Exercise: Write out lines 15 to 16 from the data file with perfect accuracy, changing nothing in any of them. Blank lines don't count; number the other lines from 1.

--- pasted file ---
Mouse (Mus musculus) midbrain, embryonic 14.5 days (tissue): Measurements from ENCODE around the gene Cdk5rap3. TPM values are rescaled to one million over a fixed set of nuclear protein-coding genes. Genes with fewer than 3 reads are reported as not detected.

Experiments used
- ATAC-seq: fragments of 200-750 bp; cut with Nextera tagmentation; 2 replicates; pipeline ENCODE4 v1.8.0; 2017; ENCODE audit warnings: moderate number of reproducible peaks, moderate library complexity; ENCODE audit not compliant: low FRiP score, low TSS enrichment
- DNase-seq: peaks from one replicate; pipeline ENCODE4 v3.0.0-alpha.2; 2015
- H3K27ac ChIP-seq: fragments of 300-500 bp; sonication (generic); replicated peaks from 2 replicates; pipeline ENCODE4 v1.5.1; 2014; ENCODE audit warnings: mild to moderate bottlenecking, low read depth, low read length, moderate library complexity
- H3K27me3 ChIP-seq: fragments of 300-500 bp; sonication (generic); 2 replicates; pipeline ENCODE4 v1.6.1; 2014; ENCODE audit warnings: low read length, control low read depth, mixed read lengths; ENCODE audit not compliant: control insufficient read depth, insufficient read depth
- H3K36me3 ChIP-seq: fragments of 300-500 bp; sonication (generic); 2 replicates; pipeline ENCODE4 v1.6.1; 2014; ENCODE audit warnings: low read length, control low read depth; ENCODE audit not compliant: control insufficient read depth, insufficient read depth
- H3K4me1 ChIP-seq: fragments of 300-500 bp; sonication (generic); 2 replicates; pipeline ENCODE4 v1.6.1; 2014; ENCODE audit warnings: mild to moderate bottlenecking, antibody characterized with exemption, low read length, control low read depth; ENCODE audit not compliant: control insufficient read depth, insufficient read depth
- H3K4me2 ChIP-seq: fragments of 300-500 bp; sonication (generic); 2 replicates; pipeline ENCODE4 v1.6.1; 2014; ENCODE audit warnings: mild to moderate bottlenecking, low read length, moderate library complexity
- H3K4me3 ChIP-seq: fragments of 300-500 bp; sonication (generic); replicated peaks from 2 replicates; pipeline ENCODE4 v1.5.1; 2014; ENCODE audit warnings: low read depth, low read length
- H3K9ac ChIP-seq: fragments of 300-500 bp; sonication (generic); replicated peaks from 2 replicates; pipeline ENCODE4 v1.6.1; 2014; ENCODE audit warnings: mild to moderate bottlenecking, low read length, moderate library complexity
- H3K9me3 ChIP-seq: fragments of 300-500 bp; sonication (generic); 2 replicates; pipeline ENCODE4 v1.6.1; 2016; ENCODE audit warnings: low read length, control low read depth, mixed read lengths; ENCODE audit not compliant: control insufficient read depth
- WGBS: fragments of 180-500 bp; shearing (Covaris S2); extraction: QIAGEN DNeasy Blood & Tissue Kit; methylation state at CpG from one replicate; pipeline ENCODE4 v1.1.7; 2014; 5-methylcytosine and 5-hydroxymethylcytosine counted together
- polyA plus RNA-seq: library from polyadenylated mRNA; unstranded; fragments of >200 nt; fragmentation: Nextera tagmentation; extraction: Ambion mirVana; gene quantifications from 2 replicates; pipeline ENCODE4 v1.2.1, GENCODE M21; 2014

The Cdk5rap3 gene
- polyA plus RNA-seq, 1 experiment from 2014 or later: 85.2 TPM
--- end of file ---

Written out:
The Cdk5rap3 gene
- polyA plus RNA-seq, 1 experiment from 2014 or later: 85.2 TPM